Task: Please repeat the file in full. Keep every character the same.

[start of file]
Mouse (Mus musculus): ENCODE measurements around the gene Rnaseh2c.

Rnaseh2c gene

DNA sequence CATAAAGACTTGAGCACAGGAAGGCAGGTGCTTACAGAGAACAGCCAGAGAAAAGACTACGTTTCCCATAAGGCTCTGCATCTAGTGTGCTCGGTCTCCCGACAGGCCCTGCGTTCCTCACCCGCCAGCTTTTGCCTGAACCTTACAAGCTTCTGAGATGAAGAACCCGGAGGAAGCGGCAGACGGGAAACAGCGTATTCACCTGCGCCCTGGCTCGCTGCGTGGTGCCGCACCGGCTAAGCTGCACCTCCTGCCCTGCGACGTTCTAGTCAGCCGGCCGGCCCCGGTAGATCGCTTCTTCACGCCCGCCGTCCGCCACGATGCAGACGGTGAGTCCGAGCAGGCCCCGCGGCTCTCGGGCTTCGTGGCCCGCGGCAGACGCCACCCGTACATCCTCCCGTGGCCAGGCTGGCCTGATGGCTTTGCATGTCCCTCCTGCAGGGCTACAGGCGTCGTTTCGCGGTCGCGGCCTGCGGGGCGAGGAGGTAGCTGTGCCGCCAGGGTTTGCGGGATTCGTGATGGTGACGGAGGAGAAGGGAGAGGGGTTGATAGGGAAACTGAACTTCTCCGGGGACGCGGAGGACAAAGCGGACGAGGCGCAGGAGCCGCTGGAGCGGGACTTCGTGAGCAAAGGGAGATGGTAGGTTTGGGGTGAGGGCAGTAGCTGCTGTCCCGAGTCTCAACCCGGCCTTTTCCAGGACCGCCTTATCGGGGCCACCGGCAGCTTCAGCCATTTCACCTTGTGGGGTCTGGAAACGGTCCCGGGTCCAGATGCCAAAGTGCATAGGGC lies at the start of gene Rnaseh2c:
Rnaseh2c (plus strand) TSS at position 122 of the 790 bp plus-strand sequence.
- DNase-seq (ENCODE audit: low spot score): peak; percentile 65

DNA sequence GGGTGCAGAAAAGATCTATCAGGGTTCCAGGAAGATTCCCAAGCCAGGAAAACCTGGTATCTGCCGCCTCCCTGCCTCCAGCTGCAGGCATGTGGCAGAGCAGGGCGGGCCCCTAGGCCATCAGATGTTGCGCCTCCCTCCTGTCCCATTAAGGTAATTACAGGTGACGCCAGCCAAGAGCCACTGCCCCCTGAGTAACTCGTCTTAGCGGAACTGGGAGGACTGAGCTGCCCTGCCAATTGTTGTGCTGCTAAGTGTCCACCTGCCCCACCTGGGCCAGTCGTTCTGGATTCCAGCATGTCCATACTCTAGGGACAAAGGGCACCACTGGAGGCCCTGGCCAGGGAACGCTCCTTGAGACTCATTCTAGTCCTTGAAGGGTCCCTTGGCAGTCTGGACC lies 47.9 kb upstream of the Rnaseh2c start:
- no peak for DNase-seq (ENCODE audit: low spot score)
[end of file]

Mouse (Mus musculus): ENCODE measurements around the gene Rnaseh2c.

Rnaseh2c gene

DNA sequence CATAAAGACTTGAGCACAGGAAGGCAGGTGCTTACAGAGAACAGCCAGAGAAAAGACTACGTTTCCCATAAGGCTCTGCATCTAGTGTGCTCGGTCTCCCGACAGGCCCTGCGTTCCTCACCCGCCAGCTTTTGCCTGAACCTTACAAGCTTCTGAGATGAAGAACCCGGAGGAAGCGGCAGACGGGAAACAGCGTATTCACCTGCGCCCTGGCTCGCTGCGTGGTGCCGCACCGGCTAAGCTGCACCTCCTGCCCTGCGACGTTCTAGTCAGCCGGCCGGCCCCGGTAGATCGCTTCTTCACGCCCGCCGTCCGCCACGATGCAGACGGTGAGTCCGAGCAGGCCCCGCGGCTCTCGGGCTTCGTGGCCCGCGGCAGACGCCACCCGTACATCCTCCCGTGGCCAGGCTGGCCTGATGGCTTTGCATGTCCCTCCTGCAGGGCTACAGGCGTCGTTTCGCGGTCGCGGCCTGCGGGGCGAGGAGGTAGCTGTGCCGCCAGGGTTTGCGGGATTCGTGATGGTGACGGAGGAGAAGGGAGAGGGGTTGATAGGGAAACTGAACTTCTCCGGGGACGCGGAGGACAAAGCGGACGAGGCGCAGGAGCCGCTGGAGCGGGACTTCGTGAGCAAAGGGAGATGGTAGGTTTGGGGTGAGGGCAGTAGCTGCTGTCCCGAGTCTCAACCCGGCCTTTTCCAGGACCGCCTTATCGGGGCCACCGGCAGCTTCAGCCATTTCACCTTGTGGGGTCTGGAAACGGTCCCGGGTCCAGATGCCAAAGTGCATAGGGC lies at the start of gene Rnaseh2c:
Rnaseh2c (plus strand) TSS at position 122 of the 790 bp plus-strand sequence.
- DNase-seq (ENCODE audit: low spot score): peak; percentile 65

DNA sequence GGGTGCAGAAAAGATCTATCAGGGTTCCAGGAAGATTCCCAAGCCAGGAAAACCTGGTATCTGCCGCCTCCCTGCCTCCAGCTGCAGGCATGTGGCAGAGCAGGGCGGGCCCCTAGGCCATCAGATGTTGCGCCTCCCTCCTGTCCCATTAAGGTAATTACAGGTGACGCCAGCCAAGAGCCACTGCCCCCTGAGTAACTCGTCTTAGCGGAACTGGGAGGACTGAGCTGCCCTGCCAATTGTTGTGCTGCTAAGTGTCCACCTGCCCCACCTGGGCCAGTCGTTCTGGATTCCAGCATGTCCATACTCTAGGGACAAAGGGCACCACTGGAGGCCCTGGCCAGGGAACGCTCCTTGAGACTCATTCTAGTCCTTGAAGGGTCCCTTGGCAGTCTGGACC lies 47.9 kb upstream of the Rnaseh2c start:
- no peak for DNase-seq (ENCODE audit: low spot score)